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The Surprising Things Arctic Ice Can Tell Us About Human History

One of the most unlikely keepers of humanity's history lies in the frozen Arctic. In a new study, scientists say that particles of lead trapped in ice in the north pole tell the story of commercial and industrial processes dating back to the Middle Ages.

As humanity has burnt fuel, sailed ships, made currency, prepared for war, and any number of countless actions, it has sent emissions into the air. In ancient days, these emissions could stem from mining and smelting iron for Roman coins. Man-made emissions in the modern day are infamous, they have helped create a situation of global warming that has begun to effect the climate disastrously.

Be they from the ancient Roman empire or modern day America, all of these lead particles would catch rides on wind currents that would take them to places like Greenland or the Arctic. Neither Greenland nor the Arctic have a lot of lead naturally, meaning that scientists looking at the lead today can safely assume they rode wind currents to get there. So when there was more trade, particle levels rose. When there was less—like, say, during the Black Plague—the levels fell.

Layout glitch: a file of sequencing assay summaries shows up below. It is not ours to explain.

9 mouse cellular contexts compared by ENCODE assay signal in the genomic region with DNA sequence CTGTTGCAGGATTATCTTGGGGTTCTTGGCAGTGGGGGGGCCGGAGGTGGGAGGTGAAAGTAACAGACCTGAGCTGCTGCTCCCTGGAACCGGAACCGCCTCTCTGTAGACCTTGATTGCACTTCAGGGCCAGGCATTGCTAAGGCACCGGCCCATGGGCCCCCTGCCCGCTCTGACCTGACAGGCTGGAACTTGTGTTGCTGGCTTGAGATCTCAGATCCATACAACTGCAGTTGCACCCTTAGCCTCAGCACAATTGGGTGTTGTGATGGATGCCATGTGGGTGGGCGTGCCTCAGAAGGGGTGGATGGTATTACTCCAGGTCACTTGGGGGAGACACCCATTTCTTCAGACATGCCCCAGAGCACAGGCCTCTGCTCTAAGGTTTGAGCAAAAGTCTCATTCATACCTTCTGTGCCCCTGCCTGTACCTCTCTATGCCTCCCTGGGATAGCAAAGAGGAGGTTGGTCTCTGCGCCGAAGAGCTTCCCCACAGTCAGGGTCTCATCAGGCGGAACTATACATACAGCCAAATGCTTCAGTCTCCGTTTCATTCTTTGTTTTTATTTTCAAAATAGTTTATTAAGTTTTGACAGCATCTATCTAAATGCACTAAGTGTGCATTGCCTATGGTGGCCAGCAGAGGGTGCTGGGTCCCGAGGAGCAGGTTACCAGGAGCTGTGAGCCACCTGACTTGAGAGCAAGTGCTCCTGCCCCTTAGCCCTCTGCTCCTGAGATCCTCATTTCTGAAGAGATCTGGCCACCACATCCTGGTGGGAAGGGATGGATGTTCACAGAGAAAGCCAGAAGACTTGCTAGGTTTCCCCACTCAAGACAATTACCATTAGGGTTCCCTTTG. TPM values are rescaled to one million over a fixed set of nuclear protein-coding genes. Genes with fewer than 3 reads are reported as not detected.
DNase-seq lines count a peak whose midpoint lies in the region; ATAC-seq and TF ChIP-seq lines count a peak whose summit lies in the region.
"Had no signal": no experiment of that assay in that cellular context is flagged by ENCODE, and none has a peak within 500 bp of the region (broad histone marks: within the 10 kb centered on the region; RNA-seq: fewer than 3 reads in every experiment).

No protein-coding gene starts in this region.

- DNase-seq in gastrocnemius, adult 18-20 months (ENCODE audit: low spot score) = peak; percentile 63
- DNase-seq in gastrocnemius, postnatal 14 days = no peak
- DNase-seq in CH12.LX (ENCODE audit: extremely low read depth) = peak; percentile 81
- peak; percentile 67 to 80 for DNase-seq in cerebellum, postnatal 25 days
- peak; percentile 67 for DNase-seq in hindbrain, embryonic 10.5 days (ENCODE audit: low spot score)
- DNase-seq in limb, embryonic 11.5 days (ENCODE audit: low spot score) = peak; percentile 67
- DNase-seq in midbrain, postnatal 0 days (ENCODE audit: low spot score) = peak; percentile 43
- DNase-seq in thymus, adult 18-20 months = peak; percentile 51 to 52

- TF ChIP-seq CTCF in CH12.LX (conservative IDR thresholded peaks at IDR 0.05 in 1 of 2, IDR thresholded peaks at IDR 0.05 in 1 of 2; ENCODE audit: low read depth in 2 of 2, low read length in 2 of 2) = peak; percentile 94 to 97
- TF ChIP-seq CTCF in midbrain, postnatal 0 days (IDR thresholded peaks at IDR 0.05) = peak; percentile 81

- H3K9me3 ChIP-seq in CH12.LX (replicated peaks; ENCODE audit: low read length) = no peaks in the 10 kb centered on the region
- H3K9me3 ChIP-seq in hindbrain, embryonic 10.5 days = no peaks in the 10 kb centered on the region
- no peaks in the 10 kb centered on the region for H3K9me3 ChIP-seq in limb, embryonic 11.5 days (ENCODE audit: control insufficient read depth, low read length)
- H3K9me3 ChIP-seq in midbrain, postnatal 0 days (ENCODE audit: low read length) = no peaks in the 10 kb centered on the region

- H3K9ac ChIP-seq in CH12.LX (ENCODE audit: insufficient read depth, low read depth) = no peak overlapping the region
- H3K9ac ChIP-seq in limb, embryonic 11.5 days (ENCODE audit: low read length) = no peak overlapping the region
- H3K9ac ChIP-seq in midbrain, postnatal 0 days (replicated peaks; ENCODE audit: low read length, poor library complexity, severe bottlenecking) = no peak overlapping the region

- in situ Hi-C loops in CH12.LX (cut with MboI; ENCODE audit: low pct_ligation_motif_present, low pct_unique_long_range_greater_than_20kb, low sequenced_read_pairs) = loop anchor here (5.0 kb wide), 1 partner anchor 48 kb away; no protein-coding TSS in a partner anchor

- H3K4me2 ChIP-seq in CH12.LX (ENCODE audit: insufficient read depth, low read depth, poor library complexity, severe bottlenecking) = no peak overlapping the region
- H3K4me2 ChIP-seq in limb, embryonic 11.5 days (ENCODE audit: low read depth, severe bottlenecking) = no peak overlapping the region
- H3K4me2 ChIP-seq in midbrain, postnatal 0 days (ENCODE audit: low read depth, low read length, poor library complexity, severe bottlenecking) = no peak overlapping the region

Studying thirteen Arctic ice cores from Greenland and the Russian Arctic, researchers from the Desert Research Institute (DRI), the University of Oxford, the Norwegian Institute for Air Research, the University of Copenhagen, the University of Rochester, and the Alfred Wegener Institute for Polar and Marine Research looked at samples from 500 to 2010 C.E., a span of time covering massive change in humanity's condition. Their work has been published in the Proceedings of the National Academy of Sciences.

Their work expanded on a project some of scientists had done previously, which looked at a single ice core and a smaller time frame.

Read entire article at Popular Mechanics